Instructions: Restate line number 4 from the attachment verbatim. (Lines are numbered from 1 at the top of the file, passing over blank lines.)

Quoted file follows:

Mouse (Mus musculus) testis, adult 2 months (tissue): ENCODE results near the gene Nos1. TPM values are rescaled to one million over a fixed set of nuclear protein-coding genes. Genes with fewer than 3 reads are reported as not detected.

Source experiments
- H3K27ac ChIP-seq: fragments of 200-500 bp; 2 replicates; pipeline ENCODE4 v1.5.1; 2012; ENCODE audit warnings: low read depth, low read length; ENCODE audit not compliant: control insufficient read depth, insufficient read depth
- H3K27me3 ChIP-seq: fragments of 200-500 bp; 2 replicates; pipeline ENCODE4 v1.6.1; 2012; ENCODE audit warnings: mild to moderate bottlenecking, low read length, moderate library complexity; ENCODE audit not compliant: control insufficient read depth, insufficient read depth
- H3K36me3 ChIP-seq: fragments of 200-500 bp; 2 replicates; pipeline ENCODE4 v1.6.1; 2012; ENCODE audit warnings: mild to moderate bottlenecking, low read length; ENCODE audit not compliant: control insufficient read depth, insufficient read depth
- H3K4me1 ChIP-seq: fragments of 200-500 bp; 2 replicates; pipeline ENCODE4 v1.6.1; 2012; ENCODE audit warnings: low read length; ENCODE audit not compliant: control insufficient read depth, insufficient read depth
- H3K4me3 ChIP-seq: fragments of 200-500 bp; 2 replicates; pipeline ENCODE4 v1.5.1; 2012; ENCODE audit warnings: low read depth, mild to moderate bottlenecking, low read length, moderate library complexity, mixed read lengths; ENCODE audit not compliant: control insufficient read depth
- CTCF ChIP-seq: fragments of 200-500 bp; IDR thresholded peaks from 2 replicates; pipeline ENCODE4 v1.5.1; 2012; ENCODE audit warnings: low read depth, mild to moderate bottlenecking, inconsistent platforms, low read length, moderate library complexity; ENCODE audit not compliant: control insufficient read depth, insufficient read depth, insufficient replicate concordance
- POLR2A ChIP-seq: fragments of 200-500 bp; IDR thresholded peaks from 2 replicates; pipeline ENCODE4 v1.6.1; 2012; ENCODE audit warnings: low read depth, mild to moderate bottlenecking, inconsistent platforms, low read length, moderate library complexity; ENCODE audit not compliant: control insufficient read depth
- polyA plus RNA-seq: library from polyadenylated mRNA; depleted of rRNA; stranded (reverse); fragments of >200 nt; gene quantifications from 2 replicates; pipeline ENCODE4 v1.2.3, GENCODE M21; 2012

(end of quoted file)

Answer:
- H3K27me3 ChIP-seq: fragments of 200-500 bp; 2 replicates; pipeline ENCODE4 v1.6.1; 2012; ENCODE audit warnings: mild to moderate bottlenecking, low read length, moderate library complexity; ENCODE audit not compliant: control insufficient read depth, insufficient read depth